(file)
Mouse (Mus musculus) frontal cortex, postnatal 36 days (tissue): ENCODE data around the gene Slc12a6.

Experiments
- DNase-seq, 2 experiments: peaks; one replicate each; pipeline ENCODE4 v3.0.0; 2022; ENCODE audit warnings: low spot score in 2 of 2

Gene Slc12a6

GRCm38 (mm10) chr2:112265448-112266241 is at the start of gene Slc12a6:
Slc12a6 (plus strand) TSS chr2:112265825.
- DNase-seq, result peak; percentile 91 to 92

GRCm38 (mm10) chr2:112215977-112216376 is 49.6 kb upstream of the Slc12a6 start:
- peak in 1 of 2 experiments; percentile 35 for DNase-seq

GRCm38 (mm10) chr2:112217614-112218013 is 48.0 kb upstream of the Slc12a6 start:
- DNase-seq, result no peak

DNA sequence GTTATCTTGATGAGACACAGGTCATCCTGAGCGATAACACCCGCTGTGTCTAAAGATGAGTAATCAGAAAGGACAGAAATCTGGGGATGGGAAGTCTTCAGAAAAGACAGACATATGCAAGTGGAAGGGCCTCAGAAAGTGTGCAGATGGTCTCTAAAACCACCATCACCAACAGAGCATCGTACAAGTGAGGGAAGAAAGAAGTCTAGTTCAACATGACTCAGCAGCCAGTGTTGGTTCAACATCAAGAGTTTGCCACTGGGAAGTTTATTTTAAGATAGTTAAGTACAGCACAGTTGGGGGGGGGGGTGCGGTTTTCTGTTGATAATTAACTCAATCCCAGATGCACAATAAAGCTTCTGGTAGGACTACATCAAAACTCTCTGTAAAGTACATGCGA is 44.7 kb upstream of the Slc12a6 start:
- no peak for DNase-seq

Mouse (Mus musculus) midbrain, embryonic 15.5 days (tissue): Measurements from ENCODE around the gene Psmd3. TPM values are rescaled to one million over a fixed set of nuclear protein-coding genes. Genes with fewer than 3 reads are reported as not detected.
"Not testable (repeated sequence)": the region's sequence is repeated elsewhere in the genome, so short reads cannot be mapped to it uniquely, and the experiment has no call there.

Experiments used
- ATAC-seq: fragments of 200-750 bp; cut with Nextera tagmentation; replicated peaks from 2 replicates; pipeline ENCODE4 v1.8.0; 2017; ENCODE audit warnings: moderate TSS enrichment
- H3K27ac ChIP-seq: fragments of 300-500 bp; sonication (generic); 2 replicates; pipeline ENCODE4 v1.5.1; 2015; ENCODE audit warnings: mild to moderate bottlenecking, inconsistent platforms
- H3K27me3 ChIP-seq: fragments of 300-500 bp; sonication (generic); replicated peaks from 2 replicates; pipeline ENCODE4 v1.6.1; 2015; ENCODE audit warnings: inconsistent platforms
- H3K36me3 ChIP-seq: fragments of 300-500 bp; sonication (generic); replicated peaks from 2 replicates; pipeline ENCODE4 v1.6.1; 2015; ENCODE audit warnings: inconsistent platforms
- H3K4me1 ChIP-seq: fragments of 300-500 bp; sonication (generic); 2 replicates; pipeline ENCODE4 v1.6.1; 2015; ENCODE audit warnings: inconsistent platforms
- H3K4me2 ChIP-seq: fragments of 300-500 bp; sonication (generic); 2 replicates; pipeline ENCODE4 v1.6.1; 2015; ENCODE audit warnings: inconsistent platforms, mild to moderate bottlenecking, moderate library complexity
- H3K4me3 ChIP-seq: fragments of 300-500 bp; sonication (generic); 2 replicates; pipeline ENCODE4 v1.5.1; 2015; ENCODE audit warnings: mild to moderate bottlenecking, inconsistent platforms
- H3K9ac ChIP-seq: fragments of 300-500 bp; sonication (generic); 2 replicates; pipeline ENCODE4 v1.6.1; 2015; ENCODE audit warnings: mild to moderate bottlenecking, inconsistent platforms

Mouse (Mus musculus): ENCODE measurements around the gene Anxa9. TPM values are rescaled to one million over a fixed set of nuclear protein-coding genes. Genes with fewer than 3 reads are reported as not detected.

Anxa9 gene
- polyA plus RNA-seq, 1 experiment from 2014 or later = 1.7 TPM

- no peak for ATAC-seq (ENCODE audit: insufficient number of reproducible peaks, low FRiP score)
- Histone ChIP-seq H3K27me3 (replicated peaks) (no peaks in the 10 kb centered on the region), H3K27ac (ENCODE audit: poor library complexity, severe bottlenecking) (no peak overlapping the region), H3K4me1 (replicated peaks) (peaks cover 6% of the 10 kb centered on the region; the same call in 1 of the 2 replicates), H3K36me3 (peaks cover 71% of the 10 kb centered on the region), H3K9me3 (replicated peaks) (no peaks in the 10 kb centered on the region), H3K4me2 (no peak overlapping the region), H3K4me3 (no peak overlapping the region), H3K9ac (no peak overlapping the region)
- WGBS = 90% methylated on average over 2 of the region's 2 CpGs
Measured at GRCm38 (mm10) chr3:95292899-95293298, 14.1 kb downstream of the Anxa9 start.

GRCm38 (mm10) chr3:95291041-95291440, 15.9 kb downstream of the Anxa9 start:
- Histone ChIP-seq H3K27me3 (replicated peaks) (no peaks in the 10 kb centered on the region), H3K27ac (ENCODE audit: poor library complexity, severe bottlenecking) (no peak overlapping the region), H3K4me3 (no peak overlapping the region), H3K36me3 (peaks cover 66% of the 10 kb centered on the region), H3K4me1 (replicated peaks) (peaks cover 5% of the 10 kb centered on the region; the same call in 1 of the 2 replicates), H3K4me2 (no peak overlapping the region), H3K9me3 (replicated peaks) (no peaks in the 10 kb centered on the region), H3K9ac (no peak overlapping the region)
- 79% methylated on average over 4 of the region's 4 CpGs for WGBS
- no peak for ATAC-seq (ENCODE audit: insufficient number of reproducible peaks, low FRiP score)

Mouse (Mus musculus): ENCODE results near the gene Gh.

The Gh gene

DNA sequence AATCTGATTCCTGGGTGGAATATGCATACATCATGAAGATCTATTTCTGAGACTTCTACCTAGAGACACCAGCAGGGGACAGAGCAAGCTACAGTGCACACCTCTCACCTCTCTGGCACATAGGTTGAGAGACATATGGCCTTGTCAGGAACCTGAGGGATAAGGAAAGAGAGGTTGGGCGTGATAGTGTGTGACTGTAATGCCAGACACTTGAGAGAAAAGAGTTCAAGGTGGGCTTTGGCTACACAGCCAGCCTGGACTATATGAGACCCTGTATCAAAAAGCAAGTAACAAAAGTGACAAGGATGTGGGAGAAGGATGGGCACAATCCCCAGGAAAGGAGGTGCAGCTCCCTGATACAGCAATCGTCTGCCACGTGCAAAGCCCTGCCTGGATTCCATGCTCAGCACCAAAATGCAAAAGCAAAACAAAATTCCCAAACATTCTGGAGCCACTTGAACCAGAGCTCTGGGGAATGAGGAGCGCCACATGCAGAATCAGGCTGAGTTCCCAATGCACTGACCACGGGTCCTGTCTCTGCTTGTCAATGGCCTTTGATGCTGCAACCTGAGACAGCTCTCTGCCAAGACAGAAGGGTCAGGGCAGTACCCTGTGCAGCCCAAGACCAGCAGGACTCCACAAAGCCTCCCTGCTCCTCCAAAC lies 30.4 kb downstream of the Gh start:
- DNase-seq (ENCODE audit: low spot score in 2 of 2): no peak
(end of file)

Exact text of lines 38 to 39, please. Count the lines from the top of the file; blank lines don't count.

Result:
DNA sequence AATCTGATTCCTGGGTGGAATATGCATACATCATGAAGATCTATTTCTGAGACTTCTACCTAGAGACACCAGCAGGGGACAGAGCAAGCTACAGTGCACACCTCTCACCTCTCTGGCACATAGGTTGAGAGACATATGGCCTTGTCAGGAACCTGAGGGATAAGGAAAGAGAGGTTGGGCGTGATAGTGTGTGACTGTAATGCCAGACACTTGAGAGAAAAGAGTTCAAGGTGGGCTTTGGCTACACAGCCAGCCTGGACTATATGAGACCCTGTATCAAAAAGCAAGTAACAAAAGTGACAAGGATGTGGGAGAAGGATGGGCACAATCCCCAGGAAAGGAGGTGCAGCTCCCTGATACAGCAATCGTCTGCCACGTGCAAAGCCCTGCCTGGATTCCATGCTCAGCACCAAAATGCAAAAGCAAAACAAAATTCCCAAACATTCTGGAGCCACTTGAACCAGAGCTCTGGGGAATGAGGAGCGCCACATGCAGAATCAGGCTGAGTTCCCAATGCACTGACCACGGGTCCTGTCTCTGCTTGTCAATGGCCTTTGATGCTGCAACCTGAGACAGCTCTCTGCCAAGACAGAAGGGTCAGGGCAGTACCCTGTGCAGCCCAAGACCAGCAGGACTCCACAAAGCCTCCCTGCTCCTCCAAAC lies 30.4 kb downstream of the Gh start:
- DNase-seq (ENCODE audit: low spot score in 2 of 2): no peak